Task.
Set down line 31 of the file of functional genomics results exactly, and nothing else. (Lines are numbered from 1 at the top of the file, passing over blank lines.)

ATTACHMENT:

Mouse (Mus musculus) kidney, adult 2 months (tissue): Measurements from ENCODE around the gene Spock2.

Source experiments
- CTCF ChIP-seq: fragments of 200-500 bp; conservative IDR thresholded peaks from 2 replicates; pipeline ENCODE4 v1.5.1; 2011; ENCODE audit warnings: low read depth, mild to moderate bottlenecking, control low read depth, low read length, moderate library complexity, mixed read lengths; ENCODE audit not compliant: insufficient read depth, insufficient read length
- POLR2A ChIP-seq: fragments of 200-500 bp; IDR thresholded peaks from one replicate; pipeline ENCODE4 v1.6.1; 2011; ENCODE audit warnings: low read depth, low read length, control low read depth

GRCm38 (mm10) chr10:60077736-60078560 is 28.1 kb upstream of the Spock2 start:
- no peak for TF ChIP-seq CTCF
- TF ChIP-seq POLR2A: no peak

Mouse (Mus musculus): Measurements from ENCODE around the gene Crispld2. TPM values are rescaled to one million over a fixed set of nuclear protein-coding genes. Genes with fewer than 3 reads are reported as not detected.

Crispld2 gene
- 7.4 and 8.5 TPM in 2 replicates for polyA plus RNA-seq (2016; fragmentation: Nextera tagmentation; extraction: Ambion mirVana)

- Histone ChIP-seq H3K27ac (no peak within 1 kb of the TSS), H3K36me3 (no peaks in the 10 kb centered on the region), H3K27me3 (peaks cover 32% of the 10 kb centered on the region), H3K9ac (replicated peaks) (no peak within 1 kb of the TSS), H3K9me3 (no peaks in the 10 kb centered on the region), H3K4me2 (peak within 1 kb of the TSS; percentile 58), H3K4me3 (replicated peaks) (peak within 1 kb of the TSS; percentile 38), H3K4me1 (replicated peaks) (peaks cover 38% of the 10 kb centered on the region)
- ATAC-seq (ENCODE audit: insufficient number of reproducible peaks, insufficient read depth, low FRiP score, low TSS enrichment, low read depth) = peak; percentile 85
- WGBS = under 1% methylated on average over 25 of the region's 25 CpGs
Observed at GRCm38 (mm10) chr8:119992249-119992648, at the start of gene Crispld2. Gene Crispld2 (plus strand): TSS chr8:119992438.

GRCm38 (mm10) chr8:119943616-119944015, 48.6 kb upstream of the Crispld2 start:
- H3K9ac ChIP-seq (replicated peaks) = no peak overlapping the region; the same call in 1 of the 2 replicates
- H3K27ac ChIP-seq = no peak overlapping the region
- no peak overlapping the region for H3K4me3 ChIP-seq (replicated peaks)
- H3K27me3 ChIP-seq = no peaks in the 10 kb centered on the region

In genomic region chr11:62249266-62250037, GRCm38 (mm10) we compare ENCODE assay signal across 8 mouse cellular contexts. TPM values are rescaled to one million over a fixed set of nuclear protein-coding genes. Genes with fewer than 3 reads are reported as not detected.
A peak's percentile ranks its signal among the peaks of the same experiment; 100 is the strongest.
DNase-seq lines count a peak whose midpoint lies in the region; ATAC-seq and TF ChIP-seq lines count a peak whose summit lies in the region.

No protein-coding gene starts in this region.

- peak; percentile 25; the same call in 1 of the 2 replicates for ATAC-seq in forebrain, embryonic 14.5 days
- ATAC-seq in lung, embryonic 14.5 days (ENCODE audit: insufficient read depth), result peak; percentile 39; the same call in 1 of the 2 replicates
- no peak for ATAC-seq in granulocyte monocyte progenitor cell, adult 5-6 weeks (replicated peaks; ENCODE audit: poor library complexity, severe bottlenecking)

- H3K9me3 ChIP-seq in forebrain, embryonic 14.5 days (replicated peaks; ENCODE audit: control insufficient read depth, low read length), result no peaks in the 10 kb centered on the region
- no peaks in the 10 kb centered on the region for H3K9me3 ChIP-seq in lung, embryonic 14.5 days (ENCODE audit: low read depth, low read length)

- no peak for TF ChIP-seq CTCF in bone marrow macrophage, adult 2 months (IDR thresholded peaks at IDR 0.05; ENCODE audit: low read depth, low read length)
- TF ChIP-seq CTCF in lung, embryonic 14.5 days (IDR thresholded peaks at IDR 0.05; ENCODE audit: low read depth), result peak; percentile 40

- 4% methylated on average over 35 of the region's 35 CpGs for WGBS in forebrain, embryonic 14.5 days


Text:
- 4% methylated on average over 35 of the region's 35 CpGs for WGBS in forebrain, embryonic 14.5 days